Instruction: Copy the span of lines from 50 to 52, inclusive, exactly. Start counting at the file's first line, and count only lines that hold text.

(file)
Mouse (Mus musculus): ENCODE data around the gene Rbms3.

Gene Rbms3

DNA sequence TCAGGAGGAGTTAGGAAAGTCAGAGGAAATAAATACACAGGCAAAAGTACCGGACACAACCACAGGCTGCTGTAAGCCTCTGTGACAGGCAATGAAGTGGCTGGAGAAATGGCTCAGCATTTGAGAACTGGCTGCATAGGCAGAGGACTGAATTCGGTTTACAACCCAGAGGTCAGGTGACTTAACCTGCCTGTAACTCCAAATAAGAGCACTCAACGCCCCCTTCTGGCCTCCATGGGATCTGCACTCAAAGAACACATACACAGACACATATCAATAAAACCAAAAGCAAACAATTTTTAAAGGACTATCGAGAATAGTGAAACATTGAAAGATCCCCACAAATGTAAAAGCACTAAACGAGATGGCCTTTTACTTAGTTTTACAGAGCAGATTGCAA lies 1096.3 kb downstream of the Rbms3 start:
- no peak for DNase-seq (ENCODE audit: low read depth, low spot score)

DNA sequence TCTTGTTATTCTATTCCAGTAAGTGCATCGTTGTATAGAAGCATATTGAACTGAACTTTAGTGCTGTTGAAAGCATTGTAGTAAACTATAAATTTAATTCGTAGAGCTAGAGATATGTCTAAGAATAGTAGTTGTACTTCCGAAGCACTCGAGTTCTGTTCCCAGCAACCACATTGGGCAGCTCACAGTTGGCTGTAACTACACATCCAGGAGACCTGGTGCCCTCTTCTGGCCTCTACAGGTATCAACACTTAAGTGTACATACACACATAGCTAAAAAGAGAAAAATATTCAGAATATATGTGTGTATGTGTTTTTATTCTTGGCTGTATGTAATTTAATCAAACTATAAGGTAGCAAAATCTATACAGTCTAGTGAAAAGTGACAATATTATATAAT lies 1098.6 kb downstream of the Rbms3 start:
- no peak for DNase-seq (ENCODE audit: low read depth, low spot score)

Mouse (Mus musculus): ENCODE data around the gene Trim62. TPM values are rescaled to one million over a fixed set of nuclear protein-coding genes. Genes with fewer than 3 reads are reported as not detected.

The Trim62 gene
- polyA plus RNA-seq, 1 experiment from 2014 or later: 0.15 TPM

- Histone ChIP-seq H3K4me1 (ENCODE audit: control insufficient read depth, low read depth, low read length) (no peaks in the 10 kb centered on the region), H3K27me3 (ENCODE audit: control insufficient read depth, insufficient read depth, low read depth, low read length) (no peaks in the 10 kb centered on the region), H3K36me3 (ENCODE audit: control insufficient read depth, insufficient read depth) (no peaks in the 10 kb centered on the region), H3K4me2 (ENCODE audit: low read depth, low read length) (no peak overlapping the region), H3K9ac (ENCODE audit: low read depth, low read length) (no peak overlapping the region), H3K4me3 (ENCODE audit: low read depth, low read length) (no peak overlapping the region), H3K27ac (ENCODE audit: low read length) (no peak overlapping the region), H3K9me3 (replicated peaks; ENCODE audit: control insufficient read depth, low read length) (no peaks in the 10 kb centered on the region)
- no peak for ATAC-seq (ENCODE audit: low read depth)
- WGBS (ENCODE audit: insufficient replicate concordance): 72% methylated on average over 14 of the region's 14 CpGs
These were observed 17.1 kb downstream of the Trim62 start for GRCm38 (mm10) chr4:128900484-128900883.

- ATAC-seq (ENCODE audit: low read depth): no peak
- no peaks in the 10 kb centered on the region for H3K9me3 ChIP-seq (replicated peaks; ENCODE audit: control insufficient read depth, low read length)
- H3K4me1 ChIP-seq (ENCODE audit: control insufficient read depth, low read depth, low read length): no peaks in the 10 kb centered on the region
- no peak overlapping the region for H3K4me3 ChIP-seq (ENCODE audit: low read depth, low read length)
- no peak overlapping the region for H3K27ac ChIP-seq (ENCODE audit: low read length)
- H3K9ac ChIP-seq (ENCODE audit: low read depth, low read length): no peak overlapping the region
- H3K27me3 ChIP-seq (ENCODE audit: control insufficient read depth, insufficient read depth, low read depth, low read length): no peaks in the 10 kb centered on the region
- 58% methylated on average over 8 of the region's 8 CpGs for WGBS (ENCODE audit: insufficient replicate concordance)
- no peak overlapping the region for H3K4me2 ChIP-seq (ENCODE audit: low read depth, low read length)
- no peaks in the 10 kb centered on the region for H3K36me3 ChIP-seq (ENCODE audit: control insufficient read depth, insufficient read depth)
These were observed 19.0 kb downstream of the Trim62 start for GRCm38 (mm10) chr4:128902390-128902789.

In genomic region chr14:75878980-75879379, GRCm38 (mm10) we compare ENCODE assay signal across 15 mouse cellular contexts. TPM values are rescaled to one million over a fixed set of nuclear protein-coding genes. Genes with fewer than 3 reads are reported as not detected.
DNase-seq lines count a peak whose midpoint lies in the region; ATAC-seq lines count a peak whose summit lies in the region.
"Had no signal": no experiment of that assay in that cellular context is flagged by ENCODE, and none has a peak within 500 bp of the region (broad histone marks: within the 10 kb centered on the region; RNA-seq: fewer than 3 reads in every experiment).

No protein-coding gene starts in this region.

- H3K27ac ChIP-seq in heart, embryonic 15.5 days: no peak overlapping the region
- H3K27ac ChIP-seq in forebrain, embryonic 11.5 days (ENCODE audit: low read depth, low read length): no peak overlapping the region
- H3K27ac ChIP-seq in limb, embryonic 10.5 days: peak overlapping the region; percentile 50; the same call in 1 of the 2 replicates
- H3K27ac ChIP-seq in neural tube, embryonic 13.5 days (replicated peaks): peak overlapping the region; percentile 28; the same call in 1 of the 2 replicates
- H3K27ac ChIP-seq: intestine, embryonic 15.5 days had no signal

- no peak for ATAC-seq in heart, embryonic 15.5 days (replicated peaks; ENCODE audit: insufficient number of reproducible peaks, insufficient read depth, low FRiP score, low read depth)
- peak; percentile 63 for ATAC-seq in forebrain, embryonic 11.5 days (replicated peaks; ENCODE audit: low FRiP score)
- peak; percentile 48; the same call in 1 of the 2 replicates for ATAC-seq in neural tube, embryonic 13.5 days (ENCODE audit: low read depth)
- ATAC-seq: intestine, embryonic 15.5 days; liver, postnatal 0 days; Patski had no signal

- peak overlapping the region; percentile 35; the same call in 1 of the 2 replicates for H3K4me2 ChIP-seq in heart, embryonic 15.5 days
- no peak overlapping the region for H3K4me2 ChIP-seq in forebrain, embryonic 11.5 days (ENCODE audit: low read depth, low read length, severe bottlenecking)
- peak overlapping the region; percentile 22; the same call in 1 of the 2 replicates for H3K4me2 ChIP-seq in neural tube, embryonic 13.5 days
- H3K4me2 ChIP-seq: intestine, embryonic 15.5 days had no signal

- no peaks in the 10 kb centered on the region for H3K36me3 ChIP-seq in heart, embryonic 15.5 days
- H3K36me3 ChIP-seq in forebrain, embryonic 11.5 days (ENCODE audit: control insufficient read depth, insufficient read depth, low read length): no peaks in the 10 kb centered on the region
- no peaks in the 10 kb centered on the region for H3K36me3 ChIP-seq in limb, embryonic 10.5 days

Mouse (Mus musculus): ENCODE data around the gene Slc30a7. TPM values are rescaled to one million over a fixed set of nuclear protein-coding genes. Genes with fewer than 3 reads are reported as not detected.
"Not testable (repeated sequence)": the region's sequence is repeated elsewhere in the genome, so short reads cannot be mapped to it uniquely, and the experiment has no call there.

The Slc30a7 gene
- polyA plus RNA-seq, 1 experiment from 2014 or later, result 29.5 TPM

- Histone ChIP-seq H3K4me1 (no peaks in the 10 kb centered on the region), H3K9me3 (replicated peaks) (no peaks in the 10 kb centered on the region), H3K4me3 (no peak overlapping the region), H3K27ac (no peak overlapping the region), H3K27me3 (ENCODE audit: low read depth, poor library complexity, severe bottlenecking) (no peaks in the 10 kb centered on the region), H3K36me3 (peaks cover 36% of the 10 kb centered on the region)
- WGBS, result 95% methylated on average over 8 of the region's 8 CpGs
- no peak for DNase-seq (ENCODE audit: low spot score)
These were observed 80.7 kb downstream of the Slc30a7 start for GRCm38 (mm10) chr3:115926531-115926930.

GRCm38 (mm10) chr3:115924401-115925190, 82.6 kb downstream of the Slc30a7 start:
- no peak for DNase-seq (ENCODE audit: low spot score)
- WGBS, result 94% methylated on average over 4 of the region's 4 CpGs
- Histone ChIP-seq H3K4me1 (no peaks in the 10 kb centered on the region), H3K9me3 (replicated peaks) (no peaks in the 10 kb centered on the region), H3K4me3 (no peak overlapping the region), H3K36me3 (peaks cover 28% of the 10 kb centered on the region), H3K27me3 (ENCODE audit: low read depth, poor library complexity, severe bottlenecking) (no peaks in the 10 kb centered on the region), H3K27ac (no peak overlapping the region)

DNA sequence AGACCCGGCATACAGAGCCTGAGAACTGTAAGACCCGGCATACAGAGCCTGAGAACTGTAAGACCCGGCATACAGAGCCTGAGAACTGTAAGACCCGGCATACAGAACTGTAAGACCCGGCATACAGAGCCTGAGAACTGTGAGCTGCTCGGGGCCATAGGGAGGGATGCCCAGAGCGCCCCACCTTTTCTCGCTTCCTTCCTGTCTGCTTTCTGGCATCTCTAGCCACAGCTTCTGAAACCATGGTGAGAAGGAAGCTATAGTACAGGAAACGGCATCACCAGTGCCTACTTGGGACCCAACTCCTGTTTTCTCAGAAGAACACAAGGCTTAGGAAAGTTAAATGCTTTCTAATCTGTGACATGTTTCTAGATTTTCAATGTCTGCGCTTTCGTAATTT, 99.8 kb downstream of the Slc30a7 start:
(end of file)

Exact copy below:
- WGBS, result 95% methylated on average over 8 of the region's 8 CpGs
- no peak for DNase-seq (ENCODE audit: low spot score)
These were observed 80.7 kb downstream of the Slc30a7 start for GRCm38 (mm10) chr3:115926531-115926930.